I think the way that IRDL-SSA actually expresses local constraints does matter for this syntax discussion (since we’re talking about IRDL-SSA as it currently exists). It’s new to me too though, so I get it.

operation(%0: Anyof<F32, F64>, %1: Anyof<F32, F64>

where %0 and %1 must have the same type.

A simple way to express your SSA

# constraints for the first param ($0)
%2 = isType<F32> (%0) # added the actual parameter, testing if first param is f32 resulting in a true/false boolean.
%3 = isType<F64> (%0)
%4 = anyOf(%2, %3)

# constraints for the second param ($1)
%5 = isType<F32> (%1)
%6 = isType<F64> (%1)
%7 = anyOf(%5, %6)

SameValue(%4, %7)

I believe the way to express this in IRDL-SSA is as such (I’ll try to reuse your numbering as much as possible):

%2 = irdlssa.is_type : f32
%3 = irdlssa.is_type : f64
%4 = irdlssa.any_of(%2, %3) # %4 is now usable as a constraint
%5 = irdlssa.is_type : f32
%6 = irdlssa.is_type : f64
%7 = irdlssa.any_of(%5, %6)
# I don't have a way to say %4 and %7 must be same here
irdlssa.operands(percent0: %4, percent1: %7)
# I assumed that %0 and %1 represented the actual values passed in as parameters, so I did not put them in SSA values since they're runtime params.

​At this point, I’m not sure how to represent that %4 and %7 must be the same (when bound against an operator) assuming that we wrote them as separate SSA values. If the programmer wrote them as separate SSA values, then they probably wanted to use them separately.

To achieve the effect that the two parameters to the operation must be using the same type, I would do this:

irdlssa.operands(percent0: %4, percent1: %4)

So that percent0 will bind %4 to a specific bound type and then percent1 must match that type exactly.

I like your proposed syntax though, but it’s a pretty big change to the syntax structure as it appears to me even though it looks visually similar to the current IRDL-SSA.

As I understand it, IRDL-SSA involves constructing local constraints from other local constraints, then they get applied to arguments automatically by the syntax of:

argument_name : <local constraint>

A side effect of this use of a local constraint is that this use “binds” (that’s the word I’m going to use instead of “define”) the local constraint (which could be an SSA value like %0) to a specific type.

Here’s the relevant first-class members/different types of “things” as I see it in IRDL-SSA (I’ll be ignoring attributes for now since I can’t figure out what they are):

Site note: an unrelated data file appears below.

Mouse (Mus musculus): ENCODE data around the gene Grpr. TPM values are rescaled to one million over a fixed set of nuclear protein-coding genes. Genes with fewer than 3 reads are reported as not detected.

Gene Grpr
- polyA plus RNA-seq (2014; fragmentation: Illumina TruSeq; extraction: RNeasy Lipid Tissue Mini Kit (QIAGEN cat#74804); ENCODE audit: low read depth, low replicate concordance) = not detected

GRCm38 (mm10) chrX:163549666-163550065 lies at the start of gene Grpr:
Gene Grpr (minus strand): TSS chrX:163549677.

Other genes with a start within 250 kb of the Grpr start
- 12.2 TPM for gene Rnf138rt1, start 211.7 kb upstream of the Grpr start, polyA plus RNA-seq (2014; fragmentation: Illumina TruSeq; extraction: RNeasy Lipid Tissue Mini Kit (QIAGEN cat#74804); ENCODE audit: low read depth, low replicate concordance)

• Value - an SSA value. something marked with %(number). Can hold or be set to anything (other than an operator since I don’t know if there’s syntax to use a value as an operator). Corresponds to a SINGLE type/constraint/attribute, but it appears that the underlying constraint can convert to a type by binding (details below). Ex: %0

  • Bound Type - an actual, concrete, “bound” type. I say bound because it is the past tense (and past participle) of “bind” which is what can make a bound type. Ex: f32

  • (Local) Constraint (a.k.a. Unbound Type) - a constraint/condition that can be used to check something else. A type used as a constraint is understood as exactly that type. This is basically an unbound type since “binding” this constraint creates a bound type. Examples:

    • irdlssa.is_type : f32
    • !f64 (anything that is equivalent to f64)
    • irdlssa.any_of(%5, irdlssa.is_type : "cmath.complex"<!f32>)
  • Operators - keywords/calls that can create values and cause side effects (holding constraints, bound/unbound types, etc.) Examples:

    * irdlssa.any_of - creates a constraint that takes in some types and will bind to the one that matches (no details yet on how this matching works in edge cases)

    • !<type> - anything equivalent to this type (note: I believe if this is used with a constraint, then it will be used as what the constraint binds to)
    • irdlssa.parametric_type - allows you to use a constraint that’s not yet become a bound type (e.g. %2, any_of(…), etc.) in the parameters of another type. this creates a constraint that will bind all its parameters as well as itself to a bound type when it’s used.
      • irdlssa.parametric_type : "cmath.complex"<%2> is necessary since just using "cmath.complex"<%2> is (apparently) not legal since
    • "named type"<parameters> - creates a bound type defined elsewhere by you that takes in some types for parameters. if you want these types to be constraints (which will bind to a type when this is actually used by a side effect-causing operator), then use this in parametric_type
    • operands(argName: <constraint/type>, ...) - will bind the constraint of each arg to the bound type that matches whatever logic the constraint defined. if the constraint is just a type, then it’s exactly that type. this causes side effects! if the constraint is an SSA value, then it can somehow bind that SSA value to a specific bound type (and it may side effect other, unmentioned SSA values)